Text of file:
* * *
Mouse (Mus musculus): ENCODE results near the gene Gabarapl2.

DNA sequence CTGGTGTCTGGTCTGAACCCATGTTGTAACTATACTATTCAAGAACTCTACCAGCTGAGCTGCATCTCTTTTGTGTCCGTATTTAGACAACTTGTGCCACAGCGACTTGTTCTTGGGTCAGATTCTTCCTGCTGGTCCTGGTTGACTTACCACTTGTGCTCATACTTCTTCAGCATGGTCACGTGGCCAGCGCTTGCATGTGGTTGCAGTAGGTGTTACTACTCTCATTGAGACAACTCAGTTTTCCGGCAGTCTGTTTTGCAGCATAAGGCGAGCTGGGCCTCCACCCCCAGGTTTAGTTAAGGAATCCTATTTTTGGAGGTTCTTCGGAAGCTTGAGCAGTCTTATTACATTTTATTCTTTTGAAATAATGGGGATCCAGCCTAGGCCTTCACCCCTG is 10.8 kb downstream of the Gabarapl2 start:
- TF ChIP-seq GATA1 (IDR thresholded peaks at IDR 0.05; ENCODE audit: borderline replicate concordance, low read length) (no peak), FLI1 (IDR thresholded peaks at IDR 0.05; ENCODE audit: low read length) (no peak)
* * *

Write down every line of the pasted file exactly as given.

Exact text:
Mouse (Mus musculus): ENCODE results near the gene Gabarapl2.

DNA sequence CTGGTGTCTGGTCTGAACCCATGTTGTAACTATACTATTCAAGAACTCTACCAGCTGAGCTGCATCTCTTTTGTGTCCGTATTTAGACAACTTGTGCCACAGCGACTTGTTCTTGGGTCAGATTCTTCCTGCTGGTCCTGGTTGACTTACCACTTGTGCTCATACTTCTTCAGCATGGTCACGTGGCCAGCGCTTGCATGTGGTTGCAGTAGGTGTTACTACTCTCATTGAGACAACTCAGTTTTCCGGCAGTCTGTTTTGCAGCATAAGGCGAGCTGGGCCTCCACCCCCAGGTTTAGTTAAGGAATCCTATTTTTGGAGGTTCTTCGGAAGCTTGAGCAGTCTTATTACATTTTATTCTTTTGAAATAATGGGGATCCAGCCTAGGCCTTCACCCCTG is 10.8 kb downstream of the Gabarapl2 start:
- TF ChIP-seq GATA1 (IDR thresholded peaks at IDR 0.05; ENCODE audit: borderline replicate concordance, low read length) (no peak), FLI1 (IDR thresholded peaks at IDR 0.05; ENCODE audit: low read length) (no peak)